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National Days

We love national nature days - they highlight many important things that we often take for granted and are relevant right here around Bartley Reservoir. This quarter we look at National Meadow Day, Don't Step on a Bee Day, and National Hedgerow Week. 

National Meadow Day: July 2nd 2022.

It was National Meadow Day on July 2nd - and we have three of the best right here alongside the reservoir. It blooms between June-August so be sure to take a walk-through Bartley Meadows located between the Picnic Area on Scotland Lane and the Sailing Club. Simon Needle, the Principal Arboriculturist and Ecologist for Birmingham City Council, used to manage this area as a Park Ranger and reports that the Meadows derive from the area’s agriculture past as farm and pasture land.

 

A council wide ecology assessment of all Birmingham’s assets in the early 90’s designated the area a PotentialSite of Importance for Nature Conservation and advised that the area would benefit from increased biodiversity and so the council focused its efforts to improve and maintain the grassland that is now the meadows. This was the same report that designated Bromwich Wood as a Local Nature Reserve and other areas around the reservoir as Sites of Importance for Nature Conservation (SINCS). The council now receive a Higher-Level Stewardship Grant from central government to improve and maintain the meadows which is done by the Woodgate Valley Rangers and Parks Team, who also mow pathways through and around the edges of the meadows throughout the spring and summer months. As there are no longer any grazing livestock, the grant pays for a harvester to come to cut the hay that is left after the summer, where it is then donated to the local Urban Farm at Woodgate Valley Country Park.

 

The ‘bloom’ of Bartley Meadows is dependent on the climate and weather conditions; 2021 was a fantastic year for the meadows - in full colour in June, but with variable weather in 2022 the meadows have not quite hit their stride yet. The Meadows include Goats Beard, Yellow Rattle, and Ribwort Plantain, buttercups, and ox-eye daises to name a few. Take a walk and see what else can you identify there? There is one common orchid that grows in the field each year – can you find it? The display is usually best in July, and then in August the grasses grow tall and tinges the entire surface with a purple haze around sunset. 

Don’t Step on a Bee Day: July 10th 2022.

Who could pass up the opportunity to celebrate these amazing inspects that ensure our meadow continue to exist! They are the main pollinators of our flowers, plants, trees, and habitats more widely. Don’t Step On A Bee Day is observed every year on July 10 in the United Kingdom. Bees have been around for centuries and are closely related to wasps. They are mostly found in every part of the world that has insect-pollinated flowering plants. Bees are essential to our survival and play a big role in balancing our ecosystem. They are great pollinators, produce honey, and give us food. This day marks the importance of the existence of these insects and the work that they do, and to consider what life would be like without them. If bees ceased to exist one day, there would be harmful repercussions on the ecosystems. Without bees, the availability and diversity of fresh produce would decline substantially, and human nutrition would likely suffer.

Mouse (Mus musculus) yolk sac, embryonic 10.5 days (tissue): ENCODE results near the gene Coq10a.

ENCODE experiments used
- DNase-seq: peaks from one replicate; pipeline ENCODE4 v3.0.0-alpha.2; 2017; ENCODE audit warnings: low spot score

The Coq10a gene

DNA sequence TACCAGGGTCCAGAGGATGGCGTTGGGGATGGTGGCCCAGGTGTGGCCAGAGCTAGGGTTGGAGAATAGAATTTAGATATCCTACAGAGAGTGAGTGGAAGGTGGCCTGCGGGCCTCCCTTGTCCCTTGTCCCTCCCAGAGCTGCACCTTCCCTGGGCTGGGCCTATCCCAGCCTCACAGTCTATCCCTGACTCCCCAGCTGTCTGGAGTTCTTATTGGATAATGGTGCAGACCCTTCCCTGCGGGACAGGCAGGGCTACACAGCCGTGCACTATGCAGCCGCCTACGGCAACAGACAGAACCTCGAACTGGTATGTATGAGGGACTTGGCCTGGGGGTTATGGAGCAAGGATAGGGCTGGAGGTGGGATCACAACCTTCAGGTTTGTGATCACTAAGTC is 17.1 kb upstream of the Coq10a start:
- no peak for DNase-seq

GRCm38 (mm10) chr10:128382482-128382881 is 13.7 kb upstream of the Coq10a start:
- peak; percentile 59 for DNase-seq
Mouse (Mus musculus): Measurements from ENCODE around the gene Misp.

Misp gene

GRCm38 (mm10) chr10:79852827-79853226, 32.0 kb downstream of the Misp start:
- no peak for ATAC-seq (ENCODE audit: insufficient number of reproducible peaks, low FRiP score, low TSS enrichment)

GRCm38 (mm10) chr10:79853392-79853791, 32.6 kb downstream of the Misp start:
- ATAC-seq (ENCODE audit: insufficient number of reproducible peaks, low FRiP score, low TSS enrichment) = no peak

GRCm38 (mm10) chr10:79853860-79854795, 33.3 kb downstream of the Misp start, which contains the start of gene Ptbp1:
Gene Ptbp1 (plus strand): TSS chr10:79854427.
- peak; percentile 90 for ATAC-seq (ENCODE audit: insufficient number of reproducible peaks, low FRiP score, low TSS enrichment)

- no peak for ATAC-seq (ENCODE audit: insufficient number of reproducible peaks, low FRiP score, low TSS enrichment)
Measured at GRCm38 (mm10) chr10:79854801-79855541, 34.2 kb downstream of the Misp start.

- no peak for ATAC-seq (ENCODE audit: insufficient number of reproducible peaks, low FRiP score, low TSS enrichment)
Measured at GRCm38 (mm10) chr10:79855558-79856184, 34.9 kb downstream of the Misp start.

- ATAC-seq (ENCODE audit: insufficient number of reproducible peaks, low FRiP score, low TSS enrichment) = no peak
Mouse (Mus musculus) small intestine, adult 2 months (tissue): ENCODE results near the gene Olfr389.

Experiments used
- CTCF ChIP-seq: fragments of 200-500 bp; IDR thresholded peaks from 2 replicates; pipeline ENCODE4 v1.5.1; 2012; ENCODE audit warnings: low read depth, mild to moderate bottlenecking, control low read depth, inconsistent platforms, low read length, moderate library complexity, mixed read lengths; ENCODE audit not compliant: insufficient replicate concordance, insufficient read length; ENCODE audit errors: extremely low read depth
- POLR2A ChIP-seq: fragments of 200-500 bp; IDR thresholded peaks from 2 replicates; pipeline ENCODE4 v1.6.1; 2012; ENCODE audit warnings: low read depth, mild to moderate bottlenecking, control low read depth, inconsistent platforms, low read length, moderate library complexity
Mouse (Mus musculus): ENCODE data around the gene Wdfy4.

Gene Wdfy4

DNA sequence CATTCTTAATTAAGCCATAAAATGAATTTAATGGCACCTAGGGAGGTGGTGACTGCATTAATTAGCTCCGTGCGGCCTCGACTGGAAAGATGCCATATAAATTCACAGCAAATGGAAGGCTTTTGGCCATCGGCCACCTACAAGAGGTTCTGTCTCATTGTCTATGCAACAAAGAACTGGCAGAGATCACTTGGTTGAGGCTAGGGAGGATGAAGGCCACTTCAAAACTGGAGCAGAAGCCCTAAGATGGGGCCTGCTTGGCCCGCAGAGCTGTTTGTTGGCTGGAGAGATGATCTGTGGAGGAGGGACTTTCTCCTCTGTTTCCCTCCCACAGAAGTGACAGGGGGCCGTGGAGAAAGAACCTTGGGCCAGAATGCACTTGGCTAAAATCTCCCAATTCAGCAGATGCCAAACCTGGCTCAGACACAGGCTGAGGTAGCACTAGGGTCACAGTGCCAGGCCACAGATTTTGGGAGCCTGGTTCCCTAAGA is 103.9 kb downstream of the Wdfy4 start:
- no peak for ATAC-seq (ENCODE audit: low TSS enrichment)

Some interesting facts about Bees:

  • There are over 20,000 species of bees. 

  • Bees communicate by the waggle dance by which a worker bee indicates the location of a food source to other bees in the hive.

  • Bees are the world’s most important pollinator of food crops and, according to estimates, one-third of the food that we eat daily is due to the pollination carried out by bees.

  • A honey bee’s wings flap about 200 beats per second, which is also the reason for their buzzing sound.

  • The worker bees who do all the work are female and live for about six weeks.

  • The male bees are drones whose sole purpose is to find a queen bee to mate with.

National Hedgerow Week: September 17th-25th 2022. 

National Hedgerow Week was launched by the Tree Council in 2021 to highlight what unsung heroes of the natural world hedgerows are; they absorb caron and air pollution, provide filtration for farmed soil, provide wildlife habitats, and generally make us feel better with the green, leafy, goodness! Hedgerows are the UK’s largest priority habitat – and are home to 80% of our woodland birds, and yet 50% of hedgerows have been lost since WWII, and of those that remain, 60% are badly-managed. 

 

Thanks to the agriculture heritage of the area, we have some amazing hedgerows around the reservoir too, most notably the ones that line Frankley Lane that are designated as a Site of Local Importance for Nature Conservation (SLINC) thanks to the diversity of flora and fauna they support, including bluebells in the Spring! The Climate Change Committee has advised that the UK needs to increase our hedgerows by 40% to meet our 2050 net zero target, which means planting 200,000km of new hedgerows – the equivalent of half the length of the UK road network. It is our ambition to do our bit, and over the coming years to use National Hedgerow Week to focus us and local organisations to fill in hedgerow gaps around the reservoir to meet our objective of increasing the habits and eco-diversity of the area.

 

To read more about the magic of hedgerows and hedgerow week, click 'hedgerows' button below.  

To see more about which hedgerows are designated SLINCs around Bartley reservoir and other nature sites click 'Map' button below, type in postcode B323NU, and explore the ‘biodiversity’ section down the right-hand side.